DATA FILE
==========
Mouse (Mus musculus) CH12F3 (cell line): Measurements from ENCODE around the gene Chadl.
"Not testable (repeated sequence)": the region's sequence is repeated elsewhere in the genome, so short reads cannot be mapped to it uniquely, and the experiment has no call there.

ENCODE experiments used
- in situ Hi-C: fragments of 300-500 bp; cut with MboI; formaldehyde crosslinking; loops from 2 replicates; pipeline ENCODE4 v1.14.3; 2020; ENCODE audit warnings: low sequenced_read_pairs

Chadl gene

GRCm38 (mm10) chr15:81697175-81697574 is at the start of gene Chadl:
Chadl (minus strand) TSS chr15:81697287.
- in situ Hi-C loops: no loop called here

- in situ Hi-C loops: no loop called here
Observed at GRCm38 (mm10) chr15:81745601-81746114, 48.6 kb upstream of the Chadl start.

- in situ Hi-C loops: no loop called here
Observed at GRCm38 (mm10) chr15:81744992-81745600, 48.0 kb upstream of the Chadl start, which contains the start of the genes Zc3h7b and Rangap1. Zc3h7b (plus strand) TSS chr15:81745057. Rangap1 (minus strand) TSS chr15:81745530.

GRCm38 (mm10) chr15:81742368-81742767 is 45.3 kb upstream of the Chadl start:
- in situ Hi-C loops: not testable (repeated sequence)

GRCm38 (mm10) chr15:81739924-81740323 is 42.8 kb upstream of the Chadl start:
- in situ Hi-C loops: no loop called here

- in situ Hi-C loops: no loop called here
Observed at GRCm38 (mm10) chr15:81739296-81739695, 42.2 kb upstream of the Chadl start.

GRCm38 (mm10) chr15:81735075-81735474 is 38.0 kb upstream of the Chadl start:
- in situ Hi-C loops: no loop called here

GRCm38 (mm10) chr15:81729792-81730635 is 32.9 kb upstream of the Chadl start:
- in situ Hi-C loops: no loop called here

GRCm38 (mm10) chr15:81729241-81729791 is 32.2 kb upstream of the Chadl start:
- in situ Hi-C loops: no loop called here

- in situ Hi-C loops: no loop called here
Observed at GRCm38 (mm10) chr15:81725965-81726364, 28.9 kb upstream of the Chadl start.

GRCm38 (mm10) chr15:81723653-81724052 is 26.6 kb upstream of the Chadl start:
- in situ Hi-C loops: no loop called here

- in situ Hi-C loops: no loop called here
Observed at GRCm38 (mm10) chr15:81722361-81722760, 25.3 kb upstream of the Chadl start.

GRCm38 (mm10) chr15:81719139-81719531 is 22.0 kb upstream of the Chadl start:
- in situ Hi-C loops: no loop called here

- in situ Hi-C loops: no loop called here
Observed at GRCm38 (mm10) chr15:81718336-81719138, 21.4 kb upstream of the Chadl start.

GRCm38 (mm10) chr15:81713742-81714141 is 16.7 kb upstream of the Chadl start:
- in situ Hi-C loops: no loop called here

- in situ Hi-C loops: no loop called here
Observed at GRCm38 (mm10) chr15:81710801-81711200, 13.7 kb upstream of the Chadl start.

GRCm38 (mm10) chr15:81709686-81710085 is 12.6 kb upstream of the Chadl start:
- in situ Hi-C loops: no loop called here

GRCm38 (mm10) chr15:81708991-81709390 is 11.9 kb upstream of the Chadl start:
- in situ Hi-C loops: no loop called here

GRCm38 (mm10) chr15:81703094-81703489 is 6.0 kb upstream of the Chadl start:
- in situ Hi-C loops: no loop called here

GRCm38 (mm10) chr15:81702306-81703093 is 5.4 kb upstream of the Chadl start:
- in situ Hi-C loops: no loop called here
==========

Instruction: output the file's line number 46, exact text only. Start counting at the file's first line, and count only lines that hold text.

- in situ Hi-C loops: no loop called here